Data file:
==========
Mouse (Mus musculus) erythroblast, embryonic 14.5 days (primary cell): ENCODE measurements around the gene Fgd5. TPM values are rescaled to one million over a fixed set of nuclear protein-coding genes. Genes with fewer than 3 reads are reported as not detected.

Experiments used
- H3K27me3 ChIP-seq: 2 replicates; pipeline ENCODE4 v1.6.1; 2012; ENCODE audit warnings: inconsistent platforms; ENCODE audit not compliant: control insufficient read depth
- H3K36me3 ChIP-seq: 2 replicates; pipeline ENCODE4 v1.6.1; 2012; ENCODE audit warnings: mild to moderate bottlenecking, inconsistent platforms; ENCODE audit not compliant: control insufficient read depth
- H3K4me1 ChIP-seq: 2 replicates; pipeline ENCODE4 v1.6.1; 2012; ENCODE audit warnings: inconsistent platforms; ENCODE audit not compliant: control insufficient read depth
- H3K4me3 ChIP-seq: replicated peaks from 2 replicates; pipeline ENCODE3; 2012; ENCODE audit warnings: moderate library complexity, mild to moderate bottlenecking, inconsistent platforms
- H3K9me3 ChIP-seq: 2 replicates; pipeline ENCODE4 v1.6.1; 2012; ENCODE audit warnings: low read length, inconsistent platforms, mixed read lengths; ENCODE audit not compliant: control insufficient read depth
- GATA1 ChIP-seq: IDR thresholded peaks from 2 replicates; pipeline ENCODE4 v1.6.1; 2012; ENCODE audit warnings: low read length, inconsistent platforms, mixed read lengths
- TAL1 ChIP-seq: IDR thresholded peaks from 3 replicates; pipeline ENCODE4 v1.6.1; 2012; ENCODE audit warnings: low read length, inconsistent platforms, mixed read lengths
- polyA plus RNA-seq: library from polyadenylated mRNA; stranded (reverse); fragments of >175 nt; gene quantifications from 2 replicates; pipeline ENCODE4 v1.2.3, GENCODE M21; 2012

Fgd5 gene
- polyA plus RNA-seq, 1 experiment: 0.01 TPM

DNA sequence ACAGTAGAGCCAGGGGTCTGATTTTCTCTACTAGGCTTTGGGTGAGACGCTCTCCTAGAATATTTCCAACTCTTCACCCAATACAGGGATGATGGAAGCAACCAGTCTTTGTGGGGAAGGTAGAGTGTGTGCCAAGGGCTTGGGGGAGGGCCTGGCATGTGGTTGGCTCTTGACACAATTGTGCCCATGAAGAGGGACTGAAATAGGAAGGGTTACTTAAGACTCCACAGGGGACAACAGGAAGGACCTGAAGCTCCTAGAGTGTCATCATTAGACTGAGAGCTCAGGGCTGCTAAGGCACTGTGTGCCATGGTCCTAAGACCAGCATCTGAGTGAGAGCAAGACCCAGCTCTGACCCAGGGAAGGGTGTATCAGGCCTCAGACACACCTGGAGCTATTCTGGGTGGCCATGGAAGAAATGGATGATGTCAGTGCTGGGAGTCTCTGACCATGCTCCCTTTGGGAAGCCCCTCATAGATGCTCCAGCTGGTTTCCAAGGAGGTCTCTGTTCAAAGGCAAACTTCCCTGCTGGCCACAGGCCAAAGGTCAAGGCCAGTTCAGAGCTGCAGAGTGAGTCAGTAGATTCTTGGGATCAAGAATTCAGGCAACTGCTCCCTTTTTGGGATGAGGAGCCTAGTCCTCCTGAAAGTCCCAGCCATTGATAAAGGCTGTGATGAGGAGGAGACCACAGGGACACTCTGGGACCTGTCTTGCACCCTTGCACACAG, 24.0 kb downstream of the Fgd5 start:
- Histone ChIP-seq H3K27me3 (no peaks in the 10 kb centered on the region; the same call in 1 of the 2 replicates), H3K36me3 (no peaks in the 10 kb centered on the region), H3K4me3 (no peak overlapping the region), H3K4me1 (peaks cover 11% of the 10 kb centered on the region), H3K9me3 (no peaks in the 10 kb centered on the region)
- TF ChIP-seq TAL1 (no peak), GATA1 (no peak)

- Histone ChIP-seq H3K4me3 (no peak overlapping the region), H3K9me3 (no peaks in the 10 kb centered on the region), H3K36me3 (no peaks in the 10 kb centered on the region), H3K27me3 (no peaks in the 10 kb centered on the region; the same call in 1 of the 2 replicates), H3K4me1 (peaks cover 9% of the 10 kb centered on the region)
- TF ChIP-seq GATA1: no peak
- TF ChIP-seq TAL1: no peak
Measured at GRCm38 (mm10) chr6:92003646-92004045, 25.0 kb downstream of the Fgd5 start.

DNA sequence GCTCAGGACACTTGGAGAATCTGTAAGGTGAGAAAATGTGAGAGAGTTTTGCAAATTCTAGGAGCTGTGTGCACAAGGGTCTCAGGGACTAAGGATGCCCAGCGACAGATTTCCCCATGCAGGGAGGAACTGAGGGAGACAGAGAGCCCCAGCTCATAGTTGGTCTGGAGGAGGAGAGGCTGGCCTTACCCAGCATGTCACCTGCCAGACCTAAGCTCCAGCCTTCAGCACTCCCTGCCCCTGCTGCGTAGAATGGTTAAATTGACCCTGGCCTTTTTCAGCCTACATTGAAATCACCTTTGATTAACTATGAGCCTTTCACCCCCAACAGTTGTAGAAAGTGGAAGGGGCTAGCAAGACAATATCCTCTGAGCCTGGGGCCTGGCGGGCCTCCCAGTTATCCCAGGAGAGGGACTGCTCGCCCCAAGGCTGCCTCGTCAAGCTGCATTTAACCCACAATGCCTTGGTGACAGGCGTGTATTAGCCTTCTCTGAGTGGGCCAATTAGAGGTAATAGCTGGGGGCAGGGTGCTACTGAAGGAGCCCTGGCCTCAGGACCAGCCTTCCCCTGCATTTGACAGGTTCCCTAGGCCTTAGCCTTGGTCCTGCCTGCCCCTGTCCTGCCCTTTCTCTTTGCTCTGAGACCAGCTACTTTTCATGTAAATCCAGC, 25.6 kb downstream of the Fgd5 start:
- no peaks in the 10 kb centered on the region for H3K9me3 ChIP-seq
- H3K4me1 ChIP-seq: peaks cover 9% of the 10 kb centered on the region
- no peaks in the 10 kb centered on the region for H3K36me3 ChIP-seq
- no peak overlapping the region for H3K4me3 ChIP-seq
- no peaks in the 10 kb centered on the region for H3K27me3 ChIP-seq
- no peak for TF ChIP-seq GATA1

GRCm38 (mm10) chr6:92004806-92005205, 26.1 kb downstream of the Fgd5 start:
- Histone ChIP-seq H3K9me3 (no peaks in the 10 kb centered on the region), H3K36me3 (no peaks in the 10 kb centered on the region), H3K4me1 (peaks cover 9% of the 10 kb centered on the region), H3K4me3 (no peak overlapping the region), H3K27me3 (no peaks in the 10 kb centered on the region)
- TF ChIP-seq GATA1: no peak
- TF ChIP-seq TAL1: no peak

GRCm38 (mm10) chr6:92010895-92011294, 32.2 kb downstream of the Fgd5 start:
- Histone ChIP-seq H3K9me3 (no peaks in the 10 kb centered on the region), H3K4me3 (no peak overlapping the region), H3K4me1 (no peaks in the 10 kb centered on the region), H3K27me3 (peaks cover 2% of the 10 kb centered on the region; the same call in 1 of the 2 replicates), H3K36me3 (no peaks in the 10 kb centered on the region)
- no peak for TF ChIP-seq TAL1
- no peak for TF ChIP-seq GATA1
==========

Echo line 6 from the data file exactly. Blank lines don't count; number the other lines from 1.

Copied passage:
- H3K4me3 ChIP-seq: replicated peaks from 2 replicates; pipeline ENCODE3; 2012; ENCODE audit warnings: moderate library complexity, mild to moderate bottlenecking, inconsistent platforms